Pistachio gelato is a good indicator of the quality of a gelateria. It should be naturally pale green in colour, so if you see it served bright green, it's probably full of colouring. Some pistachio gelato varieties, like the Sicilian pistacchio di bronte, contain locally grown nuts. Pistachio gelato usually goes well with a chocolate or crema gelato. And you don’t have to limit your gelato eating to when the weather’s warm. Castagna (chestnut) is a seasonal variety usually served around the Christmas period.
Other common gelato flavours
Menta (mint) is another common flavour of gelato; it's sometimes served on its own, but often contains added chocolate chips, or perhaps some crème de menthe liqueur. Look out too for amarena, which features red swirls of sour cherry in a fior di latte base.
Noce Di Cocco (coconut) gelato has a creamy, light flavour. It is sometimes served with grated coconut and added vanilla sugar. And why not swap your cup of coffee for a caffè gelato? Just like your favourite brew, you can order anything from an espresso-heavy gelato to one that's more like a latte.
Other frozen desserts
It may seem appalling to suggest anything but gelato in Italy, but there's a wide variety of other sweet offerings throughout the country. Here are our top picks.
Affogato: a scoop or two of (usually vanilla) ice cream or gelato is put in a cold coffee cup, and espresso is poured on top. Sometimes a liqueur like amaretto is added, and biscotti served on the side.
Tartufo: originating from Pizzo in Calabria, this dessert features two or more ice cream flavours held together by a layer of frozen fruit or fruit syrup (raspberry, strawberry, or cherry are common). Melted chocolate is added to the outside to create a shell.
Spumoni: think of multi-layered ice cream and Neapolitan might spring to mind. But before that there was spumoni, which includes flavours such as pistachio, cherry, and chocolate, plus sometimes added fruit, nuts, and even rum. Neapolitan was a version launched in the United States that contained flavours more popular with Americans, such as chocolate, vanilla, and strawberry.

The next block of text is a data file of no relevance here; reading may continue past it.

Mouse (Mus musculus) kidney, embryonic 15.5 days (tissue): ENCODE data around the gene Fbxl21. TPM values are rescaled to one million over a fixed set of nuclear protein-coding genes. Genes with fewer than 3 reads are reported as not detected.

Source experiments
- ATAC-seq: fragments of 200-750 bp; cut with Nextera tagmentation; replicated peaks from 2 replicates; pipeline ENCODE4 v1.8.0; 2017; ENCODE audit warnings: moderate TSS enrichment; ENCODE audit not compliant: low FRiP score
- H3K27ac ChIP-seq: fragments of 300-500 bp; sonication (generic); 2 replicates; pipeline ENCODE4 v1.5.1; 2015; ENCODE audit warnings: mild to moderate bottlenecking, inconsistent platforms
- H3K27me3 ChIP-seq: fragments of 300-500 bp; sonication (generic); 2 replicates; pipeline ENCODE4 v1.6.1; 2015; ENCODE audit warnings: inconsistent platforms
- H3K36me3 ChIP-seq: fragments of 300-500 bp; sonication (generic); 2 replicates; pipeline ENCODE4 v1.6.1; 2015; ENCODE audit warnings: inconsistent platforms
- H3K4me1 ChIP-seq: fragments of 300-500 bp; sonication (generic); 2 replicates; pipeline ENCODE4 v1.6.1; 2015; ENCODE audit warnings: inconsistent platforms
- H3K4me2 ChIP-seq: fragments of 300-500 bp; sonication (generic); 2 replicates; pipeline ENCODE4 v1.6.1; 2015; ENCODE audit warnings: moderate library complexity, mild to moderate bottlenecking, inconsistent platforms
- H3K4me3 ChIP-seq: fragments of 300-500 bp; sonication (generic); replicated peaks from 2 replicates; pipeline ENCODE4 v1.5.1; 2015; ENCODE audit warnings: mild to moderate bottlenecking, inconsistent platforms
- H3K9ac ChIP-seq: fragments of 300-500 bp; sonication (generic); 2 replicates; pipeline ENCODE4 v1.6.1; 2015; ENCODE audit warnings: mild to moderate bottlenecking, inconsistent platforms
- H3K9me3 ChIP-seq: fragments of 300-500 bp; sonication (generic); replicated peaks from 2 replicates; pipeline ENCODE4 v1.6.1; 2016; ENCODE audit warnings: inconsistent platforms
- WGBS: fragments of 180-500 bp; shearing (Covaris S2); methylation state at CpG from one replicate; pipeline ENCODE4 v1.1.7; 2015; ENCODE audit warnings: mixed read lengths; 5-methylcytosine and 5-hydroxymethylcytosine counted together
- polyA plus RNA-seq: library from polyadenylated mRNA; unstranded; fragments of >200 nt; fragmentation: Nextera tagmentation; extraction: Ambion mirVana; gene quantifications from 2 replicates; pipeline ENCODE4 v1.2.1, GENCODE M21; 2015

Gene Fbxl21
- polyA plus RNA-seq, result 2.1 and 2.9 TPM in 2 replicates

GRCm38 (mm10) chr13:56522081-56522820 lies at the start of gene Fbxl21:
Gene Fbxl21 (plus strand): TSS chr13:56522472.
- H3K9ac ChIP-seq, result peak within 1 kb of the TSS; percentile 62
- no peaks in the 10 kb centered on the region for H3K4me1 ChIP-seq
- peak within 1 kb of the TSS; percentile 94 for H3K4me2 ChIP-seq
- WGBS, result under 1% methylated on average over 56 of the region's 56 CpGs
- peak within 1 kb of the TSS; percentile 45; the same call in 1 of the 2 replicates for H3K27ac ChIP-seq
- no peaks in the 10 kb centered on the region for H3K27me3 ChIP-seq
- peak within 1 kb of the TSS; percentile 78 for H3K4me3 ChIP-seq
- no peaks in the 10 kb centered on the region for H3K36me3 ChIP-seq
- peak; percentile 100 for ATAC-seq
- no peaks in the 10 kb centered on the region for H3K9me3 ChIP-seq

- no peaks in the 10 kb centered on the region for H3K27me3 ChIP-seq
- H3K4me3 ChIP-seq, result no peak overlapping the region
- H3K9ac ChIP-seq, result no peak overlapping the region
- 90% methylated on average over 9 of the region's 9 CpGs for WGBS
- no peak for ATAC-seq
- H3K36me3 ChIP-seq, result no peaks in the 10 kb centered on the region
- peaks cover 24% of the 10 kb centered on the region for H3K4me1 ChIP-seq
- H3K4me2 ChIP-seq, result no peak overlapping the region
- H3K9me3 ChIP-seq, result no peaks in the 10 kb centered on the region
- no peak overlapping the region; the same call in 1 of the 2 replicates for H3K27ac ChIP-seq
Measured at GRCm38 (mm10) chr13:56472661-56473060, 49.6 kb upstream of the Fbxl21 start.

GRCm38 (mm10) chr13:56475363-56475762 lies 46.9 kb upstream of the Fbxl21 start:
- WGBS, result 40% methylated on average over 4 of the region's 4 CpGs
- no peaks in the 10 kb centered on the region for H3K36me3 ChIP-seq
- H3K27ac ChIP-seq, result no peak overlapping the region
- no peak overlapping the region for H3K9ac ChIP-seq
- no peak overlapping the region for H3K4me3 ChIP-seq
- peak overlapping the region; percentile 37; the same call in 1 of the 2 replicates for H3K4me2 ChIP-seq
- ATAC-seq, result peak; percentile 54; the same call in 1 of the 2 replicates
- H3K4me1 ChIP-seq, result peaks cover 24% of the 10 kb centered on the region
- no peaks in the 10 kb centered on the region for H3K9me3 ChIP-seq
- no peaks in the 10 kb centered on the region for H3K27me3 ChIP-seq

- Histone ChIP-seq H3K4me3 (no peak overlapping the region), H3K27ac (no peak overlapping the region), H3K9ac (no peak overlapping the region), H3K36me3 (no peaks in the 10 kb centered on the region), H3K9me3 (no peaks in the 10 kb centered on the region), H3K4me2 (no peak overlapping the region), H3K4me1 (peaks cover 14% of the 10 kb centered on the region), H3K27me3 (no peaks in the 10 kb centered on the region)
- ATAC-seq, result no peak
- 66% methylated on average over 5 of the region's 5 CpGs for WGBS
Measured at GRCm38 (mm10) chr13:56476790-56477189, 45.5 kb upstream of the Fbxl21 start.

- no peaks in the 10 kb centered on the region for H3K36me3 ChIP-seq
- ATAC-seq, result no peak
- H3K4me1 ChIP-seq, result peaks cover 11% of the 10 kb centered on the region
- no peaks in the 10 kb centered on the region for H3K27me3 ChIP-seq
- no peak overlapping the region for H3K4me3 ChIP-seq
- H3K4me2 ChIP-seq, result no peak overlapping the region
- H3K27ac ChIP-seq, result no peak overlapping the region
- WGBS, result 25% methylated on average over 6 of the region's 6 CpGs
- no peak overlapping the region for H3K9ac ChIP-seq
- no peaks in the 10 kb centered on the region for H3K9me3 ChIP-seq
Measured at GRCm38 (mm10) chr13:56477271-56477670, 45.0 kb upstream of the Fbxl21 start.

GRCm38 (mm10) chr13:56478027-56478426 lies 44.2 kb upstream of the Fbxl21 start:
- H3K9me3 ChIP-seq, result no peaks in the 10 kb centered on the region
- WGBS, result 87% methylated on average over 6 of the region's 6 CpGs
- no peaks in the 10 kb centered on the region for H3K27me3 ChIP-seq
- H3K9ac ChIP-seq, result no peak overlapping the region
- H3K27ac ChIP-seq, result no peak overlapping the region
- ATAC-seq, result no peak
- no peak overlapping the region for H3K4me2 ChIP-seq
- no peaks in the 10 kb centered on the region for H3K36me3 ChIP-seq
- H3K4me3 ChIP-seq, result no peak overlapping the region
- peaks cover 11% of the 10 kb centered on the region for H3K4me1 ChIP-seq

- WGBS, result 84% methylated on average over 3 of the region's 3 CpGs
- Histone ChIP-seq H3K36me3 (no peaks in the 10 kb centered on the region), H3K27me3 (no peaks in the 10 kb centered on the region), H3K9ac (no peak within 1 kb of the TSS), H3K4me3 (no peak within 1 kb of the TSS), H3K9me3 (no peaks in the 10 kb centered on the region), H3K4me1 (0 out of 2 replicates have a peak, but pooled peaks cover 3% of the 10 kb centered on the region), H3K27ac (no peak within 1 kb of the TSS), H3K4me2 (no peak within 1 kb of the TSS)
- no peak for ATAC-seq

Meringata: a semifreddo (half-frozen) dessert, meringata is a cake composed of alternating layers of meringue and whipped cream. It's taken out of the freezer and left to partly defrost before serving.
Sorbetto and granita: Frozen blended fruit (sorbetto in Italian, sorbet in French) is not a gelato, though it's often sold in gelaterias. It's an ideal choice when you're seeking refreshment on a hot day, and often other ingredients are added, for example peach with lavender. Some gelaterias place pieces of fruit on top of the sorbetto dishes so you can tell what it is, but if language is a problem, here are translations for some common fruit flavours:
Granita is like a sorbet, but has coarser grains. It's semi-frozen, and contains simple ingredients of sugar, water, and flavouring, which can commonly include lemon juice, mandarin oranges, coffee, or mint, while in-season produce like berries appear at various times of the year. Granita such as the Sicilian granita di mandorle, an almond granita that's often eaten with a brioche roll and coffee, is popular for breakfast too.
You can also read more about:
Where to go for a long weekend in Italy.
Italy's best cycling and hiking routes.
When's the best time of year to visit different parts of Italy.
Where Italy's best beaches are.
Italy's best food cities.
Our Italian wine guide.
Italy's top archaeological sites.
Nick Elvin contributed to this post.